Senator Lisa Murkowski, R-AK, speaks during a Senate Committee on Health, Education, Labor, and Pensions nominations hearing for Marty Walsh to be the Secretary of Labor on February 4, 2021 on Capitol Hill in Washington, DC.
Graeme Jennings | Pool | Reuters
Toomey had also called for the president to resign. He has stated that he will not run for re-election if his seat expires in 2022.
“I was one of the 74 million Americans who voted for President Trump, partly because of the many achievements of his administration. Unfortunately, his post-election behavior betrayed the confidence millions of us have placed in him,” Toomey wrote in a statement .
“His betrayal of the Constitution and his oath of office required conviction,” he added.
Sasse said last month he was open to consideration of impeachment proceedings against the former Republican president.
“An impeachment process is a public declaration of what the presidential oath of office means and what behavior this oath will require of the presidents in the future,” wrote Sasse after a conviction.
“But here’s the sad reality: if we were talking about a Democratic president, most Republicans and most Democrats would just swap sides. Tribalism is a hell of a good drug, but our constitutional oath means we’re on that Limit facts. ” Sasse added.
U.S. Senator Ben Sasse (R-NE) speaks during Judge Amy Coney Barrett’s hearing before the Senate Judiciary Committee on Capitol Hill in Washington, DC on October 13, 2020.
Patrick Semansky | Pool | Reuters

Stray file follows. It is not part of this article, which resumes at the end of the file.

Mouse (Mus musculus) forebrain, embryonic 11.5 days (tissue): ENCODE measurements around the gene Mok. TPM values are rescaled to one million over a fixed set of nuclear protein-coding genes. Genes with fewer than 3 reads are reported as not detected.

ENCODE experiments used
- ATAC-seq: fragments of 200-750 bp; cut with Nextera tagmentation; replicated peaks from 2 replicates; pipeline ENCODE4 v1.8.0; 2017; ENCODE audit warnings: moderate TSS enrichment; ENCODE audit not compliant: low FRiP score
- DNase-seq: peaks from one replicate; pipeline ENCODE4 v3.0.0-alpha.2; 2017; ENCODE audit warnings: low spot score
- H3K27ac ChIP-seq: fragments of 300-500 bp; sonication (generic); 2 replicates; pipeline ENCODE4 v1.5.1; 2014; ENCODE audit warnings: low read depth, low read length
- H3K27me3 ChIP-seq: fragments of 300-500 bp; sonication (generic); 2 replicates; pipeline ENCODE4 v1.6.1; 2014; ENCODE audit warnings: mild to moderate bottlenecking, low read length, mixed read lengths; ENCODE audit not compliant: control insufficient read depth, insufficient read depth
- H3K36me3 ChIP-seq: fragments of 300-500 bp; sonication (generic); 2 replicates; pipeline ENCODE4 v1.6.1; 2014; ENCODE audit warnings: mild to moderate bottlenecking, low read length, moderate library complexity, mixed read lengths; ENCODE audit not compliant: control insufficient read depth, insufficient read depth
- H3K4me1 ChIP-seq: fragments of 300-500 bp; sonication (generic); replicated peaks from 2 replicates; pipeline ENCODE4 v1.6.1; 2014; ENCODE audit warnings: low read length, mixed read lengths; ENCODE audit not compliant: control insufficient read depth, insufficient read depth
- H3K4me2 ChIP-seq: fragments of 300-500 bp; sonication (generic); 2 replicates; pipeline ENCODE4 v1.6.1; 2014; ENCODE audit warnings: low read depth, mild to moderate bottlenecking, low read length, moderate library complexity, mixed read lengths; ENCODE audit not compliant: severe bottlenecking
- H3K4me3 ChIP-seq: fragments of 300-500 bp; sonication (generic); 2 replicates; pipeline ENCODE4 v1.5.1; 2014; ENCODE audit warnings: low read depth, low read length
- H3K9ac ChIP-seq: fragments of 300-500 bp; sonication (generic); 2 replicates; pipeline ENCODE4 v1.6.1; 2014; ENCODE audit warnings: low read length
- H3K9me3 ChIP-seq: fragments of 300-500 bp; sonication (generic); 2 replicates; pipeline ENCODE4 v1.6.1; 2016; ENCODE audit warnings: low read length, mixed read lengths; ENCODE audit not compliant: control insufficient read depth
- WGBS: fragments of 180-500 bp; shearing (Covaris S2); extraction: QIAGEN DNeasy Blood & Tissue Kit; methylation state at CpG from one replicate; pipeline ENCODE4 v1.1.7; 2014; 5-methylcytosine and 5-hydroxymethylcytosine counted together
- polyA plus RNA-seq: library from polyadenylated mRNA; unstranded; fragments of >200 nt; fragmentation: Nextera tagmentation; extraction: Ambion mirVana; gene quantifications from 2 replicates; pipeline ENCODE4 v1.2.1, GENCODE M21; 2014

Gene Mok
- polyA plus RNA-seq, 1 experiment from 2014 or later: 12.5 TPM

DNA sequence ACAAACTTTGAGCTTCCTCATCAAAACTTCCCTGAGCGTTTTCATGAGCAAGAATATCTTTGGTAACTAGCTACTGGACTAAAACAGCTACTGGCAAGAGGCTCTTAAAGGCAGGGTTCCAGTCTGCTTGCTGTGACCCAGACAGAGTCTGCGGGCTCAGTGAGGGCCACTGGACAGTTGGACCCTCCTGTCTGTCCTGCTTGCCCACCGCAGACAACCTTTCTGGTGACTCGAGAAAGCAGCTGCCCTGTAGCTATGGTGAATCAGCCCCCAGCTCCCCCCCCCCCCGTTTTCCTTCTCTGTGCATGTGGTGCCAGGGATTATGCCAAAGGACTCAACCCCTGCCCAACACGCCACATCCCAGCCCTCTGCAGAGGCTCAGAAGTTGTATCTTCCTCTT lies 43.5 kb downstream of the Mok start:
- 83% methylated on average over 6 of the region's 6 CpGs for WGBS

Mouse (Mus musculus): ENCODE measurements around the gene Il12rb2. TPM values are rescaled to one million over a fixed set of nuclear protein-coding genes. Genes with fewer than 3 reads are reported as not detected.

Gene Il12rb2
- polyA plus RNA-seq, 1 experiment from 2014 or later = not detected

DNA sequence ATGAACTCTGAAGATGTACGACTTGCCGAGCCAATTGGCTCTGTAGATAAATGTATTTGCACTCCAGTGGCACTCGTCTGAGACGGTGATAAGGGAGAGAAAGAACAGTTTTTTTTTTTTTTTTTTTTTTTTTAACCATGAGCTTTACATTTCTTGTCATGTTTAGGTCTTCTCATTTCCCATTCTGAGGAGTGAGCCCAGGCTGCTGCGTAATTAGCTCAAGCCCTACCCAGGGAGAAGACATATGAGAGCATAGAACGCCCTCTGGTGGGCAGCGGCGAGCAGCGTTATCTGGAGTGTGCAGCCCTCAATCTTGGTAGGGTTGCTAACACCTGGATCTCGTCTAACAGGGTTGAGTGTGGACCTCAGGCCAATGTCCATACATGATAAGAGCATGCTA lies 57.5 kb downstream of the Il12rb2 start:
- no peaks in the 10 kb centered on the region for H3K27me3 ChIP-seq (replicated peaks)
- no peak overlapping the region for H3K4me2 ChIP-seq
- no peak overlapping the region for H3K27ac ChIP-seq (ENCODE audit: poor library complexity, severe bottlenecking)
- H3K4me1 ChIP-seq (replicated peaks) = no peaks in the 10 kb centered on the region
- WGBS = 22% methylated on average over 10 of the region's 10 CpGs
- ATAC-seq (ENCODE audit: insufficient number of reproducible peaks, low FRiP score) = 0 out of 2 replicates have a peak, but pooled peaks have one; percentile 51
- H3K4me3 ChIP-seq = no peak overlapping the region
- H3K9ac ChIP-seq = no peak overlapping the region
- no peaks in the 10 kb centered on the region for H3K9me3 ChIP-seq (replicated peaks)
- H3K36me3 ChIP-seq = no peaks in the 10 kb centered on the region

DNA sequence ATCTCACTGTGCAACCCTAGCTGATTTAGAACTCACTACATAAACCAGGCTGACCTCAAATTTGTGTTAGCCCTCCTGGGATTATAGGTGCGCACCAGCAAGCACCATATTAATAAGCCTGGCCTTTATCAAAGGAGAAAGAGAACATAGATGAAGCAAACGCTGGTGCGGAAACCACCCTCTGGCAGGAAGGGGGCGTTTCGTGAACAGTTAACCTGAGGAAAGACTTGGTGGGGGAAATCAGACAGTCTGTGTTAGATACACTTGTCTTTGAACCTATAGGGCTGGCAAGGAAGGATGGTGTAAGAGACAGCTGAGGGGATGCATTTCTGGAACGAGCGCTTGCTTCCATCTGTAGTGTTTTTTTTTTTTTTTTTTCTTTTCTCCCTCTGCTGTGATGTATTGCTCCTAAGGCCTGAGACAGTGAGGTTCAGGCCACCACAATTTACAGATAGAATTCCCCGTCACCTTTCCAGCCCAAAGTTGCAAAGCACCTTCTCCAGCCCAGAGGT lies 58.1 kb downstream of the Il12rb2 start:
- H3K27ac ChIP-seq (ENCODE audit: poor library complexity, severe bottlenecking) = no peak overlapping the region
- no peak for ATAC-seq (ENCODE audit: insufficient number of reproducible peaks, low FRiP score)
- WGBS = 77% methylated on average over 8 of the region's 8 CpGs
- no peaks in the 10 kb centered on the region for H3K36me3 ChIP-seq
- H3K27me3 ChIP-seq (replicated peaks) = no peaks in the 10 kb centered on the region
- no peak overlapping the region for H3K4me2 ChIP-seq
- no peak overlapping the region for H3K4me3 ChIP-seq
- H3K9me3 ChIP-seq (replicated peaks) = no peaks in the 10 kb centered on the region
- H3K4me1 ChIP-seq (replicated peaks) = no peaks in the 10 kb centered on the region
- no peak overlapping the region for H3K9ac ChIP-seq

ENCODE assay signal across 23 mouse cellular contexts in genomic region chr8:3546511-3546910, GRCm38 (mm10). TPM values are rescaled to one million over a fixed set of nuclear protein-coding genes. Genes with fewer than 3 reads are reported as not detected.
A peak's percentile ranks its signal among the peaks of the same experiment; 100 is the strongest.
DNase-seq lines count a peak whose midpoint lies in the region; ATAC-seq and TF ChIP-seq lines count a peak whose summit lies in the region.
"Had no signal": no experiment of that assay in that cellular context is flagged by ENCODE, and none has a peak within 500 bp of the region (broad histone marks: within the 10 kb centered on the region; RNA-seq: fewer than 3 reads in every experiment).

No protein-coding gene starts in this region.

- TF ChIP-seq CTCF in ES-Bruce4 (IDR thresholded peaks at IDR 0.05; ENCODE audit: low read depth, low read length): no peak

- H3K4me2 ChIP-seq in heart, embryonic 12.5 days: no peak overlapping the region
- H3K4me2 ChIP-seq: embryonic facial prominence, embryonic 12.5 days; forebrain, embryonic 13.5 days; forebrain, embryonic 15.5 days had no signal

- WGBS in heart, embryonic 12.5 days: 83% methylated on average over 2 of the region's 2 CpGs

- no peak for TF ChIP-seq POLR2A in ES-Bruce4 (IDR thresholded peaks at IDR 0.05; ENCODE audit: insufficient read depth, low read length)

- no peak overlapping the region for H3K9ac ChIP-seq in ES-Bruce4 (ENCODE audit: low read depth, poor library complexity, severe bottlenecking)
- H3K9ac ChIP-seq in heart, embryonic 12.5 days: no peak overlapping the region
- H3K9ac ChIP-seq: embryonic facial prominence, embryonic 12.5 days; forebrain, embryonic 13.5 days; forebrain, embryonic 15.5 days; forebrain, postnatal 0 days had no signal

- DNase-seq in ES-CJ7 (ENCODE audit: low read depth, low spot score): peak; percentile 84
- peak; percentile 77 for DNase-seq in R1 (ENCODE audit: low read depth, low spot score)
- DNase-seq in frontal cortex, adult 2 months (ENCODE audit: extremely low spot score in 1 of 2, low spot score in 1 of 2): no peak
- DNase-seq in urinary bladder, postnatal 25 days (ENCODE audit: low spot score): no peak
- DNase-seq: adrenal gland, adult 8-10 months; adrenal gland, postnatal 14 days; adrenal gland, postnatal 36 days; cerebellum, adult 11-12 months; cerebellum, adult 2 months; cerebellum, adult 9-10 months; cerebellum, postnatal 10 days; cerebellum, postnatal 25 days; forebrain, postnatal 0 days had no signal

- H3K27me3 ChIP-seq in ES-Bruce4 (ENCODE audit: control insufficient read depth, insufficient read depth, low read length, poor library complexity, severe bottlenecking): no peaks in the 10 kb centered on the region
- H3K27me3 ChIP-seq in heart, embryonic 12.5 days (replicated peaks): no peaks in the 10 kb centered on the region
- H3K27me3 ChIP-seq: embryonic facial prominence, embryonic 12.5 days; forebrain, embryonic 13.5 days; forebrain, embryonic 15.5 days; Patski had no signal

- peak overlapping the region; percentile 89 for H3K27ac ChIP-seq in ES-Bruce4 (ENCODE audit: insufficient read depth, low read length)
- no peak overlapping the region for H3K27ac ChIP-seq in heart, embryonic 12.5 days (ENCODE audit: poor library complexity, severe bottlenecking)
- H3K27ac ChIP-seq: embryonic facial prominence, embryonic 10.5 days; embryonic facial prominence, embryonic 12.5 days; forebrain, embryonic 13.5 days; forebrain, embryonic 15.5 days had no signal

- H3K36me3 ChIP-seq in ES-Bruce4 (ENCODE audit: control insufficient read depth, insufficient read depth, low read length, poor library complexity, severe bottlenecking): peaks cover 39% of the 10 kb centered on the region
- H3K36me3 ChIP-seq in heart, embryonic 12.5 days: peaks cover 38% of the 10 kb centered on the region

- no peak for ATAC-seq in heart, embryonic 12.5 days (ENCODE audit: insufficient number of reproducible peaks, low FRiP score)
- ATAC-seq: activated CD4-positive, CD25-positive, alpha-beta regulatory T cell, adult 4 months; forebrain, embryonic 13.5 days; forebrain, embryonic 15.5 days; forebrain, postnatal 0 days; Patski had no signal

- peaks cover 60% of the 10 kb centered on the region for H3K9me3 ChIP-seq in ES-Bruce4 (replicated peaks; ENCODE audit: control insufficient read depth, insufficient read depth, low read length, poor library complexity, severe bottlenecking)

Burr, who has announced that he will not seek re-election, had previously voted to dismiss the impeachment proceedings for constitutional reasons. Burr’s term ends in 2022.
“I have listened to the arguments on both sides and considered the facts. The facts are clear,” Burr said in a statement.
“By what he has done and what he has not done, President Trump has violated his oath of office to uphold, protect and defend the United States Constitution,” he said, adding that he did not came to this decision frivolously. “
Cassidy originally said he would dismiss the case on the grounds that it was unconstitutional, but then changed his voice last week, saying Trump’s lawyers had done “terrible” work to clarify the matter.
“Our constitution and our country are more important than any other person. I voted to condemn President Trump for being guilty,” Cassidy wrote in a statement.
He is already facing a setback in his home country. The Louisiana Republican Party Executive Committee unanimously voted to blame Cassidy for his vote in condemning Trump.
Trump’s defense team denied the former president instigated the attack, arguing that the former president’s rhetoric was protected by the first change. His lawyers also called the trial unconstitutional as Trump was no longer president.
“The Democrats were obsessed with indicting Mr. Trump from the start,” said Trump’s attorney Michael van der Veen in concluding arguments.
“In short, this impeachment was a complete charade from start to finish. The whole spectacle was nothing more than the opposition party’s unreserved pursuit of longstanding political vengeance against Mr. Trump,” he added.
Senior impeachment manager, Rep. Jamie Raskin of Maryland, urged Senators to review in his closing remarks what he called “overwhelming,” “irrefutable,” and “not refuted.”
“This process is ultimately not about Donald Trump. The country and the world know who Donald Trump is. This process is about who we are,” said Raskin.